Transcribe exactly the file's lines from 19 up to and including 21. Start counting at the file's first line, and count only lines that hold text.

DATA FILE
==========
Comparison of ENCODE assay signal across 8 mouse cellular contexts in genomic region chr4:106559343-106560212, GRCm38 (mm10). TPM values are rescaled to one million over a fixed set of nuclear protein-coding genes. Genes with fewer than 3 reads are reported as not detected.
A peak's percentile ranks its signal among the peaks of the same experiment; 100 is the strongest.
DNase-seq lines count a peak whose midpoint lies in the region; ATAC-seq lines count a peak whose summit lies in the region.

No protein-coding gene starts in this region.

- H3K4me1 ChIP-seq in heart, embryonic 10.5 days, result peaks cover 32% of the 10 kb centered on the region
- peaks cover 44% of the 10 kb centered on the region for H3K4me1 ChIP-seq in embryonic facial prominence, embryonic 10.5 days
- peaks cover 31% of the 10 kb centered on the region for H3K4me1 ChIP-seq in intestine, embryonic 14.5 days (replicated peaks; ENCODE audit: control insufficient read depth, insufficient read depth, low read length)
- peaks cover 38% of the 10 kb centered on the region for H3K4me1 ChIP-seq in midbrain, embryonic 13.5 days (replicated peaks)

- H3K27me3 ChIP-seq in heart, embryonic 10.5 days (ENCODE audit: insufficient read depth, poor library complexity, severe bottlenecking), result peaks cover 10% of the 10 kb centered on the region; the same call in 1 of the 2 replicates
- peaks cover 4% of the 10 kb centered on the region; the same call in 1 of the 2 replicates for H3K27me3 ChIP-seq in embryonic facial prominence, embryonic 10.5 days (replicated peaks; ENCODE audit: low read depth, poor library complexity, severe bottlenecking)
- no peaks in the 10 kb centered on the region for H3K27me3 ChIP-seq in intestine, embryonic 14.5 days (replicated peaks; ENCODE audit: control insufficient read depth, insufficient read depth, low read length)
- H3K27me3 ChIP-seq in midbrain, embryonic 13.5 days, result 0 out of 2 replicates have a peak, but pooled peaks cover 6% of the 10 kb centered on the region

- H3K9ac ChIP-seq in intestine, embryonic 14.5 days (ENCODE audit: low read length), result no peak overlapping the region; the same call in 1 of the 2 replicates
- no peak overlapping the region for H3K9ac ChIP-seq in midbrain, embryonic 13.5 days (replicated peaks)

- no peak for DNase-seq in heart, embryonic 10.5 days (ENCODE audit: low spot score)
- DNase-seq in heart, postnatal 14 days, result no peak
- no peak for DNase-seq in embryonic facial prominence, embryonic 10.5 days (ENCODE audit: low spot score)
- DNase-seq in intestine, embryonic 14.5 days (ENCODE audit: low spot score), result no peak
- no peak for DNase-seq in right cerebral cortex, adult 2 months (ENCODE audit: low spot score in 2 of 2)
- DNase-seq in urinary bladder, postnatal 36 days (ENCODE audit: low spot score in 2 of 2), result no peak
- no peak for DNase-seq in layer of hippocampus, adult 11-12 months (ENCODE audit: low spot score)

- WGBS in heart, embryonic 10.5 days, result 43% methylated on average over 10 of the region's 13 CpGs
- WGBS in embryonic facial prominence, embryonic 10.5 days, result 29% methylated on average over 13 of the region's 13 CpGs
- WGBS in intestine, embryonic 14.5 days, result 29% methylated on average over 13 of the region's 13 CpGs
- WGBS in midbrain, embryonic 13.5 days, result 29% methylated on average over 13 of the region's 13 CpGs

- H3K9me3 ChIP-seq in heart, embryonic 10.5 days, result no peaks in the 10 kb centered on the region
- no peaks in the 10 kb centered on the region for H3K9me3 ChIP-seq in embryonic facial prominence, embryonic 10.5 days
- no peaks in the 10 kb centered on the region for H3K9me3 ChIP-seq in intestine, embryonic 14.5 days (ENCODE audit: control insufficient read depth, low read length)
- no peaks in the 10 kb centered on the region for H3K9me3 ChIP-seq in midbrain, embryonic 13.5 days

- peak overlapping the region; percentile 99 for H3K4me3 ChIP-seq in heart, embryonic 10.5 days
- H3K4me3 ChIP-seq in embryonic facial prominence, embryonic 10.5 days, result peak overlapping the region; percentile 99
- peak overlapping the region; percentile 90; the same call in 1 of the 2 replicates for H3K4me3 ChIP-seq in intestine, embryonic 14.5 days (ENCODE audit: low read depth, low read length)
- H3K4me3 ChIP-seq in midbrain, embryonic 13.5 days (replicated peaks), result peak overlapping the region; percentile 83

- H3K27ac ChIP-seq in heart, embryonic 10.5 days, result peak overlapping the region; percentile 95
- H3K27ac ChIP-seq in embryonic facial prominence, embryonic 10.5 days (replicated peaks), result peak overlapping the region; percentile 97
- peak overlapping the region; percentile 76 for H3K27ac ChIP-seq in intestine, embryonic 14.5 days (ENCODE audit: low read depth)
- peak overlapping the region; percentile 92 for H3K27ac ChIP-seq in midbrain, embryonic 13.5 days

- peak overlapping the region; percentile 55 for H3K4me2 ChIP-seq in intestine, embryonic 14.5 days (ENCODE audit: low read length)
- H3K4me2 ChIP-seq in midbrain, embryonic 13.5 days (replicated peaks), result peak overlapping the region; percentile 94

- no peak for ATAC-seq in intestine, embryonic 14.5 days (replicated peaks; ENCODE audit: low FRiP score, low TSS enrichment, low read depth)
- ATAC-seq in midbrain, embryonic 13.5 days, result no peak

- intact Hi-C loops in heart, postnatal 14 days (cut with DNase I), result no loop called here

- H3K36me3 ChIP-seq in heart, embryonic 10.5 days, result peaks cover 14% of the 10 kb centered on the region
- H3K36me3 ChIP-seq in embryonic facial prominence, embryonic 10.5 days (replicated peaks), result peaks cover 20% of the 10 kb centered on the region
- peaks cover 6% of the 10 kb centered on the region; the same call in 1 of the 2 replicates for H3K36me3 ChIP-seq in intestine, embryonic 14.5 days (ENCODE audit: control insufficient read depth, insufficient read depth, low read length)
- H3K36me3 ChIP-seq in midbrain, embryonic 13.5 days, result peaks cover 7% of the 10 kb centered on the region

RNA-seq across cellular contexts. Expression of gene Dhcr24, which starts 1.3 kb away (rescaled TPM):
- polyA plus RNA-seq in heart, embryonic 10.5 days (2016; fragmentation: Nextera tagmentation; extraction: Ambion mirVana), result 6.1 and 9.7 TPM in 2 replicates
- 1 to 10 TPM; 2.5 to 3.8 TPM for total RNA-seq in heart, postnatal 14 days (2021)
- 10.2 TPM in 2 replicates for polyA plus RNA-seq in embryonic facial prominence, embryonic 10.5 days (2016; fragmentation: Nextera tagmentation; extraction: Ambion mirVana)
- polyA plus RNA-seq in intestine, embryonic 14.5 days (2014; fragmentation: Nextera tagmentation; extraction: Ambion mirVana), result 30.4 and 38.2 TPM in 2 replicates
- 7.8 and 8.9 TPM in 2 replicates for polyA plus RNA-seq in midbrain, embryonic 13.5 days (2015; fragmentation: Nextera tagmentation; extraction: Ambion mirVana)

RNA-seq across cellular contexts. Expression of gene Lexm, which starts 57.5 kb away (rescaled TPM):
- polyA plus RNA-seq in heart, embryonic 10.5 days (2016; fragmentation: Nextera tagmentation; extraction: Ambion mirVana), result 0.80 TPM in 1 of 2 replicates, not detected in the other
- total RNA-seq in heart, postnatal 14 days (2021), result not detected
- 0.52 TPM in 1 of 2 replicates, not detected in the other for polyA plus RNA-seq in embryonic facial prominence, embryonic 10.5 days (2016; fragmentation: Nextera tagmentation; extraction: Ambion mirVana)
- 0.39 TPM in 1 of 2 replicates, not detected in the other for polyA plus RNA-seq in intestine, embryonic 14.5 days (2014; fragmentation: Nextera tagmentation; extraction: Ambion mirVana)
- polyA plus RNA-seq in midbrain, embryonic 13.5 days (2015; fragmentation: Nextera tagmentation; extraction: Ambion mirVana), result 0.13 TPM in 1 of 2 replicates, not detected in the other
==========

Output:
- no peak for DNase-seq in right cerebral cortex, adult 2 months (ENCODE audit: low spot score in 2 of 2)
- DNase-seq in urinary bladder, postnatal 36 days (ENCODE audit: low spot score in 2 of 2), result no peak
- no peak for DNase-seq in layer of hippocampus, adult 11-12 months (ENCODE audit: low spot score)